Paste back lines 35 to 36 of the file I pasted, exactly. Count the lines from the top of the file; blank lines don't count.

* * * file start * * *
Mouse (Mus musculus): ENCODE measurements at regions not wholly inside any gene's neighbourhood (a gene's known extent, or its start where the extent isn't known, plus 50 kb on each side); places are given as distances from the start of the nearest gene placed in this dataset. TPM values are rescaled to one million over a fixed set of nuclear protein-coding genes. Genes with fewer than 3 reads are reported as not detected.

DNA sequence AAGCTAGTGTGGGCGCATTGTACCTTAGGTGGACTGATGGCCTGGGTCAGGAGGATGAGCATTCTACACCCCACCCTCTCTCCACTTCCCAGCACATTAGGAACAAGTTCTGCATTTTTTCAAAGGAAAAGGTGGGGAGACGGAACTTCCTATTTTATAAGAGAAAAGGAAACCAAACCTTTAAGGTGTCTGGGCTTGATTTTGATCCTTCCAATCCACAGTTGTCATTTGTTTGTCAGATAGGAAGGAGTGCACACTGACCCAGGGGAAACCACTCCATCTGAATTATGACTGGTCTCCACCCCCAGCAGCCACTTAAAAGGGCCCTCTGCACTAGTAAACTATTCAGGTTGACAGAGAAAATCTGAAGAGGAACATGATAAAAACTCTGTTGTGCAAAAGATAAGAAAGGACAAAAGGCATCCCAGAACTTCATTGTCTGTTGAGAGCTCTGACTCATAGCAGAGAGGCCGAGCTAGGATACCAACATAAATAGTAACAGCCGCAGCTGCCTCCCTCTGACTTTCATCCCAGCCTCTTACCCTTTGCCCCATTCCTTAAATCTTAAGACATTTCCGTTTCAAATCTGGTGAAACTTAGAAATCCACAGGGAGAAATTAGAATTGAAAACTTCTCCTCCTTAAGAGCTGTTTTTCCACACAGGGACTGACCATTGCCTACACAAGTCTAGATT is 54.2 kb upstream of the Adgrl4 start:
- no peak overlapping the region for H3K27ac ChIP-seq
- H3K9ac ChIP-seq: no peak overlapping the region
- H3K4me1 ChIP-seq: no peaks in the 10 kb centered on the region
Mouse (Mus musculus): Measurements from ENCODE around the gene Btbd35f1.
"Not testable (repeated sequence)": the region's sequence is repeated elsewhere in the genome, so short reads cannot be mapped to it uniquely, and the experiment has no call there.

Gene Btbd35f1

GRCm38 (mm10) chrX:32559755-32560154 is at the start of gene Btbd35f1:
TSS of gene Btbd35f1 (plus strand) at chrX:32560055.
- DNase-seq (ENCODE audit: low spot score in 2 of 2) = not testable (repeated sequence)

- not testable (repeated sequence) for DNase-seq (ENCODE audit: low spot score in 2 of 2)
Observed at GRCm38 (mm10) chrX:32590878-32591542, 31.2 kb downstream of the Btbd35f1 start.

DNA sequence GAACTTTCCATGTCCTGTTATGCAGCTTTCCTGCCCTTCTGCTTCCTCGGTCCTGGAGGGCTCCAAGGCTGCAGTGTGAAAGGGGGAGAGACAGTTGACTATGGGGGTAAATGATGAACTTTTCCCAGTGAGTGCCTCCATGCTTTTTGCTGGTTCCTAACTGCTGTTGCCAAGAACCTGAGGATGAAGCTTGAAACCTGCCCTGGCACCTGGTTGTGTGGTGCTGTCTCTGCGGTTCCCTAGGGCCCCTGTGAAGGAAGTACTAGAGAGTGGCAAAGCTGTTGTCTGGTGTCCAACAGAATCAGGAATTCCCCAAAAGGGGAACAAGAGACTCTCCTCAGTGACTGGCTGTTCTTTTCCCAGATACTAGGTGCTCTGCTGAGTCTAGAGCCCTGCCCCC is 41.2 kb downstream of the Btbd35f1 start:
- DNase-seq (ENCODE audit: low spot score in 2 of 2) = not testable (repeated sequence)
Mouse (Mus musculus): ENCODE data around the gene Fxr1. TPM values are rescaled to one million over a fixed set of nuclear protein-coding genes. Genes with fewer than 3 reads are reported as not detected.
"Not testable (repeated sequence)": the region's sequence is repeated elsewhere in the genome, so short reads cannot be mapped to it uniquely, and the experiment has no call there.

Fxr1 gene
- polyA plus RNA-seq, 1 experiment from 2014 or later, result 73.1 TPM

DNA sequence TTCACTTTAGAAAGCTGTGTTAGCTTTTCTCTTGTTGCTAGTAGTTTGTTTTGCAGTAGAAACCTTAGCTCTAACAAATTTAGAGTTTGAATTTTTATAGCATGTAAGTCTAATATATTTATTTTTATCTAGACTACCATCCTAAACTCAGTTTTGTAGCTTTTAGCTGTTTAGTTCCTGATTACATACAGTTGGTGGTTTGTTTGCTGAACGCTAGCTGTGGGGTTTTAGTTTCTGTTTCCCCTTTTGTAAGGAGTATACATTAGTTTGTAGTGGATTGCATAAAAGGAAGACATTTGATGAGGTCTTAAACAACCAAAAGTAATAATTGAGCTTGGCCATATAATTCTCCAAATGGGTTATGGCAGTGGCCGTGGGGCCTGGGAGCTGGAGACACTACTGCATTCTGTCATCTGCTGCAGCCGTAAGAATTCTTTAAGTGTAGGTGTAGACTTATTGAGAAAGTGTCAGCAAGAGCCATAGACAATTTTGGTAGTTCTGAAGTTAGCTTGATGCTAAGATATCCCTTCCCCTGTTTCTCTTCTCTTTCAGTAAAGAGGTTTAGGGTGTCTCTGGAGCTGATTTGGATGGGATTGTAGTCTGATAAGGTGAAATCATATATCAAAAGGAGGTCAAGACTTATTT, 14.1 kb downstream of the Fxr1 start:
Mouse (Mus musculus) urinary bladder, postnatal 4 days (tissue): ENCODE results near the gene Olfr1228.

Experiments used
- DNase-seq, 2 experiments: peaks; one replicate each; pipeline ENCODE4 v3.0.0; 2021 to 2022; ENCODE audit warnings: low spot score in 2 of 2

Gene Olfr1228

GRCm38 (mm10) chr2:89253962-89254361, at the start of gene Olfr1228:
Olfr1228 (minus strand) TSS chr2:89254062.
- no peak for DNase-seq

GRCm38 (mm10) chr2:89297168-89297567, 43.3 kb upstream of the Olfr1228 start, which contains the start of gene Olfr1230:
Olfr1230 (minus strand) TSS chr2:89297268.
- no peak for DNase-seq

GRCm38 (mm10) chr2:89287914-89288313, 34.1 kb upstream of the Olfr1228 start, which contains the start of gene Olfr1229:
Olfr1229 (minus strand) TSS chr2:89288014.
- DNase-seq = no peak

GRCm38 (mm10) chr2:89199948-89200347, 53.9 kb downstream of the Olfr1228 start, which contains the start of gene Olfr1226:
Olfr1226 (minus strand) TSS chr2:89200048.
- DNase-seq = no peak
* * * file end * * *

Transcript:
Olfr1226 (minus strand) TSS chr2:89200048.
- DNase-seq = no peak